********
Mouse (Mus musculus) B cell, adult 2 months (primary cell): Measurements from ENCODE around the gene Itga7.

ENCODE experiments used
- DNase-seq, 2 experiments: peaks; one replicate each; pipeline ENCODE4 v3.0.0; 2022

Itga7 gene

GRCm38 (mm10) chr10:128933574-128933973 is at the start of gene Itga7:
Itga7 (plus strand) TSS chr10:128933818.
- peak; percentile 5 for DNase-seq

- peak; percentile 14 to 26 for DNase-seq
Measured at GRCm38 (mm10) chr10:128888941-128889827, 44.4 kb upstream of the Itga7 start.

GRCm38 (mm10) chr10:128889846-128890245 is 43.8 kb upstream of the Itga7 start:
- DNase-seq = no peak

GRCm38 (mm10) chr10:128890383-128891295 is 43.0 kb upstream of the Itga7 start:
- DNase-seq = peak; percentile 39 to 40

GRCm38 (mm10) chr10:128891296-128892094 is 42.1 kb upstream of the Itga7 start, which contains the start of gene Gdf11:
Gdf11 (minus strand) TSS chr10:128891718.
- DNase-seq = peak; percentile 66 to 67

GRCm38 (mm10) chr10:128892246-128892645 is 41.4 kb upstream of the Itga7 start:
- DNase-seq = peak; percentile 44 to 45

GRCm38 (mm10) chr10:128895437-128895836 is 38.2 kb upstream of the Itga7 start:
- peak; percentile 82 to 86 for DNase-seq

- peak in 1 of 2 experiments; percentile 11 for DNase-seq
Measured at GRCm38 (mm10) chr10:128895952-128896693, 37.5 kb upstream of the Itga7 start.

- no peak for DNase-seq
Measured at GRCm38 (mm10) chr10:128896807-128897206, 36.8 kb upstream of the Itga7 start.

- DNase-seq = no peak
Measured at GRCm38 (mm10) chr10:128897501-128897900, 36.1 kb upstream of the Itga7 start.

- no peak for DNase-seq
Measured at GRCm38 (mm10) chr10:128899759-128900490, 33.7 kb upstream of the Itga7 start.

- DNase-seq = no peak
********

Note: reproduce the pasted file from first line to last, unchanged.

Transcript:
Mouse (Mus musculus) B cell, adult 2 months (primary cell): Measurements from ENCODE around the gene Itga7.

ENCODE experiments used
- DNase-seq, 2 experiments: peaks; one replicate each; pipeline ENCODE4 v3.0.0; 2022

Itga7 gene

GRCm38 (mm10) chr10:128933574-128933973 is at the start of gene Itga7:
Itga7 (plus strand) TSS chr10:128933818.
- peak; percentile 5 for DNase-seq

- peak; percentile 14 to 26 for DNase-seq
Measured at GRCm38 (mm10) chr10:128888941-128889827, 44.4 kb upstream of the Itga7 start.

GRCm38 (mm10) chr10:128889846-128890245 is 43.8 kb upstream of the Itga7 start:
- DNase-seq = no peak

GRCm38 (mm10) chr10:128890383-128891295 is 43.0 kb upstream of the Itga7 start:
- DNase-seq = peak; percentile 39 to 40

GRCm38 (mm10) chr10:128891296-128892094 is 42.1 kb upstream of the Itga7 start, which contains the start of gene Gdf11:
Gdf11 (minus strand) TSS chr10:128891718.
- DNase-seq = peak; percentile 66 to 67

GRCm38 (mm10) chr10:128892246-128892645 is 41.4 kb upstream of the Itga7 start:
- DNase-seq = peak; percentile 44 to 45

GRCm38 (mm10) chr10:128895437-128895836 is 38.2 kb upstream of the Itga7 start:
- peak; percentile 82 to 86 for DNase-seq

- peak in 1 of 2 experiments; percentile 11 for DNase-seq
Measured at GRCm38 (mm10) chr10:128895952-128896693, 37.5 kb upstream of the Itga7 start.

- no peak for DNase-seq
Measured at GRCm38 (mm10) chr10:128896807-128897206, 36.8 kb upstream of the Itga7 start.

- DNase-seq = no peak
Measured at GRCm38 (mm10) chr10:128897501-128897900, 36.1 kb upstream of the Itga7 start.

- no peak for DNase-seq
Measured at GRCm38 (mm10) chr10:128899759-128900490, 33.7 kb upstream of the Itga7 start.

- DNase-seq = no peak